There is no doubt that I will continue to be engaged in clinical research. My current projects include a retrospective study comparing minimally invasive vs. conventional aortic valve replacement, a prospective randomized trial comparing single and biventricular pacing modes in patients undergoing CABG, and others. I am also looking at expanding the scope of my clinical research to include more epidemiology and process improvement. One example is an on-going study I initiated as the Principal Investigator in collaboration with the Massachusetts General Hospital and the Harvard School of Public Health evaluating the impact of race, health insurance and socioeconomic status on utilization rates and outcomes after CABG and PCI in the Commonwealth of Massachusetts. An abstract of preliminary results of this work was recently presented at the American Heart Association Annual Scientific Sessions.
It is my strong belief that an academic surgeon should be engaged in basic science research in areas related to the specialty. During my General Surgery training anticipating a career path that will include organ transplantation, I embarked in research in the field of transplantation immunology. I spent 2 1/2 years at the Weizmann Institute of Science and used a model of heterotopic heart transplantation in rats to conduct two separate studies assessing the effect of T-cell vaccination (Ref. # 9) and mini doses of low molecular weight heparin (Ref. # 31) on allograft survival with very encouraging results.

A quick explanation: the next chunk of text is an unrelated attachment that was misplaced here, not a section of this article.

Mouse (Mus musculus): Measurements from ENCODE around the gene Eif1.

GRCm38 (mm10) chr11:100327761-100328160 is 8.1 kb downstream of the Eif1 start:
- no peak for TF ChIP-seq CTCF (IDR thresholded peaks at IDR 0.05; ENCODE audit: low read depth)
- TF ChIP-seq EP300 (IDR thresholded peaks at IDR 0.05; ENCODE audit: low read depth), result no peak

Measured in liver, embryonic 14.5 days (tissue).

Shifting my focus to cardiovascular surgery and practicing in a setting not engaged in organ transplantation my research interests have changed. During the past decade my basic research is focused on vascular biology. In an attempt to identify physiological factors explaining the superior long-term patency of arterial conduit compared to vein grafts I initiated a collaborative study characterizing the Nitric Oxide (NO) system in human internal mammary artery, radial artery and saphenous vein, the most commonly used conduits for CABG. We showed that arterial conduits produce significantly more NO in response to receptor-mediated and non-receptor mediated stimuli (Ref. # 34).
In another study we evaluated the effect of different vasodilators on the radial artery (Ref. # 30). In an initial set of experiments using organ-chamber methodology we demonstrated that nitroglycerin is a much more potent radial artery vasodilator compared to the calcium channel antagonist Diltiazem. We then extended these in-vitro experiments into a study in volunteers with known CAD. We infused the tested drug in one arm and used high resolution ultrasound to assess the vasodilatory effects of the drugs on the contra-lateral radial artery. The results of these studies formed the base of a clinical prospective randomized trial (Ref. # 36).
To better understand the human vascular NO system and the signaling mechanisms involved in its activation / suppression I collaborated with our cardiologist group in another set of experiments. We have studied the effects of black tea polyphenols on endothelial cells and identified p38 MAP kinase as a key component of eNOS activation (Ref. # 46). In a related study we have shown that black-tea activation of eNOS via MAP kinase is dependent on estrogen receptor alpha pathway (Ref. # 47).